the wire has become to brittle and will snap when I try to use the
It’s probably not actually gotten brittle. Normally, you’d expect
the silver to be annealed, and might be too soft for some uses.
However, what may be happening is that if you form your balled ends
too slowly, too much of the wire above the balls may get too hot for
just annealing, and may have had the crystals grow in size, which
makes the wire weaker. Then, even though annealed, they may crack
when bent. So it’s not embrittlement, it’s over annealing of the
wire adjacent to the balls.
To avoid this, two things may help.
Work with a slightly hotter flame Less reducing. You don’t want it
actually oxidizing, but perhaps neutral in your oxygen/gas mix. If
you’re using an air/gas torch so you can’t adjust this, then simply
use a bigger flame to get it hotter. The idea is that you want to
form the balls more quickly, so the heat has less time to affect the
wire next to the balls. Quench the balls as soon as they’re formed,
in water, then pickle afterwards if needed.
Second, try holding the wire with only a little more than the amount
needed for the balled end to form extending past your tweezers. And
use thicker/wider tip tweezers, or the tweezer tips themselve may get
hot enough so the metal held in them gets hot, which would leave a
tweezer mark on the wire. Anyway, the tweezers act as a heat sink,
keeping more of the metal that isn’t actually in the flame, from over
heating. You’ll have to play with how much to extend the wire, since
if you hold it too close, and you’re not using an oxygen/gas torch,
you might have trouble actually getting the wire to melt.
A variation of this same idea, of protecting the wire next to the
ball from overheating, is to take a charcoal soldering block, and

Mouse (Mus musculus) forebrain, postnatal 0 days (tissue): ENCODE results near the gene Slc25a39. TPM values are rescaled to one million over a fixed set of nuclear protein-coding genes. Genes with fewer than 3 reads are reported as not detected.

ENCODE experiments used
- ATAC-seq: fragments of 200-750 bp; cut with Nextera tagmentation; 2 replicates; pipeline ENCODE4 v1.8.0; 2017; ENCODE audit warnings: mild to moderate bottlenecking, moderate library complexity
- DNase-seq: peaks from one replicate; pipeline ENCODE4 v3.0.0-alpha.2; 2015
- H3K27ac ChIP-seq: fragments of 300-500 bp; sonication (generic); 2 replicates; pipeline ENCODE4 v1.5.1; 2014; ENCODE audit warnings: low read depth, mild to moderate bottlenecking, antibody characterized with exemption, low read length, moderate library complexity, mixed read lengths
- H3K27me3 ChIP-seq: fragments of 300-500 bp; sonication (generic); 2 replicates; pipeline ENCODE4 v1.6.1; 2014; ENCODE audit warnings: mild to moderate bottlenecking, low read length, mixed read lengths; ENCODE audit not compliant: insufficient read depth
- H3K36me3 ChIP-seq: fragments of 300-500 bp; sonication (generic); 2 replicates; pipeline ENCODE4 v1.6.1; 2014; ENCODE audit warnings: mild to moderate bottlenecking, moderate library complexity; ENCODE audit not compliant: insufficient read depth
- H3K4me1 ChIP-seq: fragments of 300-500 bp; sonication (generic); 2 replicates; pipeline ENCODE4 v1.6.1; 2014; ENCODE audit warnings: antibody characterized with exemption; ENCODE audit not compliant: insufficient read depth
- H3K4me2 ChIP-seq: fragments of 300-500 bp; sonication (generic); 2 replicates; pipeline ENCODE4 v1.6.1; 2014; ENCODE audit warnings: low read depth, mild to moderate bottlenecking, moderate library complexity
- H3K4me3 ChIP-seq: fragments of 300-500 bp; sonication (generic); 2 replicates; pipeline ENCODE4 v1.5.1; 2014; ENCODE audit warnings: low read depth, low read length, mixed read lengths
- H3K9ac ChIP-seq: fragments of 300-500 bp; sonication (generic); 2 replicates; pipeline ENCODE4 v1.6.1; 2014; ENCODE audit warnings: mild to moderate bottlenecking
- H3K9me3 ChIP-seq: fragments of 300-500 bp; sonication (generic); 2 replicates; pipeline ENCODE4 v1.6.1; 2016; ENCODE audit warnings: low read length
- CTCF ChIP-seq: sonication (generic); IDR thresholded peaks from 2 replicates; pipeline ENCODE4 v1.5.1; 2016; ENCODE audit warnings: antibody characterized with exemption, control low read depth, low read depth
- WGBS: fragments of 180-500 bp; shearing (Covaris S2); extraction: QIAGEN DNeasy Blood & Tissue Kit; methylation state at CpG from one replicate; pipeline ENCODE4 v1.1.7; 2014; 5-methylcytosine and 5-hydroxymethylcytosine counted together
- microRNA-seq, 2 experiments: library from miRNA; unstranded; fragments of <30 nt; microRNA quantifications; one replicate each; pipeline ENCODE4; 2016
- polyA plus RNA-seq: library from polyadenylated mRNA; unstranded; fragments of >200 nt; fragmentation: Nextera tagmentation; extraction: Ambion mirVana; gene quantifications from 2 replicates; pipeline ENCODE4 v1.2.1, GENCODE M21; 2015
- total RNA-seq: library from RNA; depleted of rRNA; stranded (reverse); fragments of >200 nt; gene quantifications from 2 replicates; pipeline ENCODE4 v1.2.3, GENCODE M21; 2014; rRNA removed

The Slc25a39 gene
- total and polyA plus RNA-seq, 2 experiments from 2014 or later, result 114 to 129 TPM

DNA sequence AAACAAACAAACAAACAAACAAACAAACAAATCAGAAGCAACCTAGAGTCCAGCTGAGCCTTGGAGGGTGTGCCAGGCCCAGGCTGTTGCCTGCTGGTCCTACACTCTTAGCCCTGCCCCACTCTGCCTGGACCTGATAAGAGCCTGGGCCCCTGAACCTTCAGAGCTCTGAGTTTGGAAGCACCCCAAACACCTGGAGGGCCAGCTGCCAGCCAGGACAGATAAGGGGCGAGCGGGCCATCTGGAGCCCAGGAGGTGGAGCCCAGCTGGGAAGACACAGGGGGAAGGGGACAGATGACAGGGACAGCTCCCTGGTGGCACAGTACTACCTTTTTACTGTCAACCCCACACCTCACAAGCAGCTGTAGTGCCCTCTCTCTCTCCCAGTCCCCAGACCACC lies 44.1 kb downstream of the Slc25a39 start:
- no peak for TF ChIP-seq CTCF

drill a hole, the diameter of your wire, down through it deep enough
to hold the wire you’re using, which may mean all the way through the
block. Try to keep the hole size to the same as the wire. Now use a
small ball bur, the size of the balled up end you wish to end up
with, and open up a cup shaped depression at the exit of the hole. If
you stick your wire into this, with just the require amount
extending from the hole, into that depression, and hit it with your
torch, the end will melt to a ball, which will sink right down into
that depression, and no further. This has the advantage of giving you
really uniform ball sizes, properly centered; it won’t melt past that
point, and the charcoal block will protect the wire adjacent to the
ball from overheating. Be sure to flux the wire before melting it,
which speeds up the whole process, also a good thing.
Try it, and see if one or both of these ideas helps.
Another thought might have to do with your metal itself. If you’re
using one of the several tarnish resistant or fire scale resistant
versions of sterling, such as Sterlium, or Argentium, or others, know
that some of these can be more prone to being weaker or crumbly when
hot. If you flex a wire in these metals while it’s hot, you can get
cracking, which you might not notice till later, when you try to bend
it. If, when melting the balled up ends, your hand shakes the wire a
little, you may be causing that hot end to wave back and forth a
bit, and flex more than it is able to do without cracking. Standard
sterling silver doesn’t generally have this problem, but if you’re
using one of the new alloys, that may also be the root of the
problem. Not hand holding the wire, but using either the charcoal
block or a third hand tweezer to hold the wire, solves this last